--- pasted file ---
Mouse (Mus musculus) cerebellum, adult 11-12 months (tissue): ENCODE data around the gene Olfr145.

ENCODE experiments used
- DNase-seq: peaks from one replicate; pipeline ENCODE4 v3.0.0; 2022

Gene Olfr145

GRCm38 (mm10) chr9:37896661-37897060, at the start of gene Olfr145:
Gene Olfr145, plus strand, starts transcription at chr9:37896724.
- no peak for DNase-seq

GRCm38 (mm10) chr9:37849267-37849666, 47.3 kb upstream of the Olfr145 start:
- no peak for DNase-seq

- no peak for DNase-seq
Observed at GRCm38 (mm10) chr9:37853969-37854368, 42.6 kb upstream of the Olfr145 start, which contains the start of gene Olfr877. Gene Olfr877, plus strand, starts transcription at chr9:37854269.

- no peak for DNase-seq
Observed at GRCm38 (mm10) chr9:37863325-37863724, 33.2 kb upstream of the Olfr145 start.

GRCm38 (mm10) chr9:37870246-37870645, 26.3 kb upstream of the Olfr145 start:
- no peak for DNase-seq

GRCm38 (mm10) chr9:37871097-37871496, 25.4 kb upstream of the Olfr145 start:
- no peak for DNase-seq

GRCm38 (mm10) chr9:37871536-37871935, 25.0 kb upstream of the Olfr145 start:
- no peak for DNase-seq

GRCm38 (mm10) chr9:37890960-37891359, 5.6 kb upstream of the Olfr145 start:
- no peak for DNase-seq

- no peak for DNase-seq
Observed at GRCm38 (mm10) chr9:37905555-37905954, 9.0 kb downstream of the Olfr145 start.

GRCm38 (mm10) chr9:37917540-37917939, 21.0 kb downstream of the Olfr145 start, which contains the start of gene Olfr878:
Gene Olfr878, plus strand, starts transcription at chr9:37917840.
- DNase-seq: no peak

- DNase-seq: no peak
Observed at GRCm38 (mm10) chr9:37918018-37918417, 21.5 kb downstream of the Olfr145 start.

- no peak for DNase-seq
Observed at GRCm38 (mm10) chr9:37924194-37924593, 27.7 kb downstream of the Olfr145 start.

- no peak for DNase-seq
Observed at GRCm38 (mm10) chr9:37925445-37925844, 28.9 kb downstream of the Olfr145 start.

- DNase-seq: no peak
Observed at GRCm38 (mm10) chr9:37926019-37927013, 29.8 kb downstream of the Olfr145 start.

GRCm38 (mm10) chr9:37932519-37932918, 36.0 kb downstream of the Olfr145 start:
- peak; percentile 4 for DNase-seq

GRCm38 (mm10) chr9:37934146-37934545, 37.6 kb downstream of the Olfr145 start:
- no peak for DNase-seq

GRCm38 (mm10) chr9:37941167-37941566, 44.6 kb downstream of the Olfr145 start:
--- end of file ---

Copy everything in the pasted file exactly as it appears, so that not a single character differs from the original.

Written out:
Mouse (Mus musculus) cerebellum, adult 11-12 months (tissue): ENCODE data around the gene Olfr145.

ENCODE experiments used
- DNase-seq: peaks from one replicate; pipeline ENCODE4 v3.0.0; 2022

Gene Olfr145

GRCm38 (mm10) chr9:37896661-37897060, at the start of gene Olfr145:
Gene Olfr145, plus strand, starts transcription at chr9:37896724.
- no peak for DNase-seq

GRCm38 (mm10) chr9:37849267-37849666, 47.3 kb upstream of the Olfr145 start:
- no peak for DNase-seq

- no peak for DNase-seq
Observed at GRCm38 (mm10) chr9:37853969-37854368, 42.6 kb upstream of the Olfr145 start, which contains the start of gene Olfr877. Gene Olfr877, plus strand, starts transcription at chr9:37854269.

- no peak for DNase-seq
Observed at GRCm38 (mm10) chr9:37863325-37863724, 33.2 kb upstream of the Olfr145 start.

GRCm38 (mm10) chr9:37870246-37870645, 26.3 kb upstream of the Olfr145 start:
- no peak for DNase-seq

GRCm38 (mm10) chr9:37871097-37871496, 25.4 kb upstream of the Olfr145 start:
- no peak for DNase-seq

GRCm38 (mm10) chr9:37871536-37871935, 25.0 kb upstream of the Olfr145 start:
- no peak for DNase-seq

GRCm38 (mm10) chr9:37890960-37891359, 5.6 kb upstream of the Olfr145 start:
- no peak for DNase-seq

- no peak for DNase-seq
Observed at GRCm38 (mm10) chr9:37905555-37905954, 9.0 kb downstream of the Olfr145 start.

GRCm38 (mm10) chr9:37917540-37917939, 21.0 kb downstream of the Olfr145 start, which contains the start of gene Olfr878:
Gene Olfr878, plus strand, starts transcription at chr9:37917840.
- DNase-seq: no peak

- DNase-seq: no peak
Observed at GRCm38 (mm10) chr9:37918018-37918417, 21.5 kb downstream of the Olfr145 start.

- no peak for DNase-seq
Observed at GRCm38 (mm10) chr9:37924194-37924593, 27.7 kb downstream of the Olfr145 start.

- no peak for DNase-seq
Observed at GRCm38 (mm10) chr9:37925445-37925844, 28.9 kb downstream of the Olfr145 start.

- DNase-seq: no peak
Observed at GRCm38 (mm10) chr9:37926019-37927013, 29.8 kb downstream of the Olfr145 start.

GRCm38 (mm10) chr9:37932519-37932918, 36.0 kb downstream of the Olfr145 start:
- peak; percentile 4 for DNase-seq

GRCm38 (mm10) chr9:37934146-37934545, 37.6 kb downstream of the Olfr145 start:
- no peak for DNase-seq

GRCm38 (mm10) chr9:37941167-37941566, 44.6 kb downstream of the Olfr145 start: